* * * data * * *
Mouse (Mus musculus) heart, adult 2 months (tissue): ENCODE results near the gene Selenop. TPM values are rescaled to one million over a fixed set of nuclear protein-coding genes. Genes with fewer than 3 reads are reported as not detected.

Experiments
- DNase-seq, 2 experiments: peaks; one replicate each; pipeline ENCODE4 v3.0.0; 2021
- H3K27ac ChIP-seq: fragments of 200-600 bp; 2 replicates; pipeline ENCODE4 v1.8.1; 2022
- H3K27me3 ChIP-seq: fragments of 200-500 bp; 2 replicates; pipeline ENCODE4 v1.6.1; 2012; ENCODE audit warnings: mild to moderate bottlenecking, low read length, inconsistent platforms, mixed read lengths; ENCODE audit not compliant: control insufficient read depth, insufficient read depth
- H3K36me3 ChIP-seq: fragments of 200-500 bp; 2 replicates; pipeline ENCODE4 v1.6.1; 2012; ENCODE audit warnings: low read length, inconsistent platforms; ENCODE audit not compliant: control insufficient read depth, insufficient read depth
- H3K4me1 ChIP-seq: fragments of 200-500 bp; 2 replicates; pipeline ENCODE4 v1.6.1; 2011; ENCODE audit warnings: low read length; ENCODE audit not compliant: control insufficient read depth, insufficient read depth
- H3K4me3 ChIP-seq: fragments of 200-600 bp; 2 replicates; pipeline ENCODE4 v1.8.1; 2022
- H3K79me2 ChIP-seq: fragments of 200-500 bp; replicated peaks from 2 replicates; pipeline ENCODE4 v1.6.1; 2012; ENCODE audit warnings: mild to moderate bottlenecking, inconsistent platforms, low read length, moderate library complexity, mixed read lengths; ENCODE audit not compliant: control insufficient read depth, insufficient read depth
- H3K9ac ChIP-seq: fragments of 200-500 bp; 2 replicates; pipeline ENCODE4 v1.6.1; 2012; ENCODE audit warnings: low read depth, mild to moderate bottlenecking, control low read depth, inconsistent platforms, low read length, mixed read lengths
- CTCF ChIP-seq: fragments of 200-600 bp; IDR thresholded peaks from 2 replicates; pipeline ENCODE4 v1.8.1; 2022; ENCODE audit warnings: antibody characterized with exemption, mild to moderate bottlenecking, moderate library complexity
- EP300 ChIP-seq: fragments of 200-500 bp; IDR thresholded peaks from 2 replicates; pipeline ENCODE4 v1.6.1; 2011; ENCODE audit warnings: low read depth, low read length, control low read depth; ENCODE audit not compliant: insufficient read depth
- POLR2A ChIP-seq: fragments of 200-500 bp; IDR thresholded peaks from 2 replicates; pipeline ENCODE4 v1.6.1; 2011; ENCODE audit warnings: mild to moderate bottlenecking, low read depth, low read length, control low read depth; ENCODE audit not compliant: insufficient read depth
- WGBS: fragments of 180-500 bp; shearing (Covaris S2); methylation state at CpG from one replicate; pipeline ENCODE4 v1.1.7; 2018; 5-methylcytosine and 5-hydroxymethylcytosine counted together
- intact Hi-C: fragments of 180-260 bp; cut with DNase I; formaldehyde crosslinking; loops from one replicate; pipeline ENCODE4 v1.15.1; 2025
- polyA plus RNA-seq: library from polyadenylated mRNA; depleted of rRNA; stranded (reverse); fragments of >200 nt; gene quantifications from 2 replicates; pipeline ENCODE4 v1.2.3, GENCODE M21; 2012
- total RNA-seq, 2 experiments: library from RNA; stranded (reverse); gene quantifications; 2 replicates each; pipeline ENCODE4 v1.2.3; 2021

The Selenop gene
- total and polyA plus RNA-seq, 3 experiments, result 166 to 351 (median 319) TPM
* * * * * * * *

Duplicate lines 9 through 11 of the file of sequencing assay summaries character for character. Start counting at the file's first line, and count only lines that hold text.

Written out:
- H3K79me2 ChIP-seq: fragments of 200-500 bp; replicated peaks from 2 replicates; pipeline ENCODE4 v1.6.1; 2012; ENCODE audit warnings: mild to moderate bottlenecking, inconsistent platforms, low read length, moderate library complexity, mixed read lengths; ENCODE audit not compliant: control insufficient read depth, insufficient read depth
- H3K9ac ChIP-seq: fragments of 200-500 bp; 2 replicates; pipeline ENCODE4 v1.6.1; 2012; ENCODE audit warnings: low read depth, mild to moderate bottlenecking, control low read depth, inconsistent platforms, low read length, mixed read lengths
- CTCF ChIP-seq: fragments of 200-600 bp; IDR thresholded peaks from 2 replicates; pipeline ENCODE4 v1.8.1; 2022; ENCODE audit warnings: antibody characterized with exemption, mild to moderate bottlenecking, moderate library complexity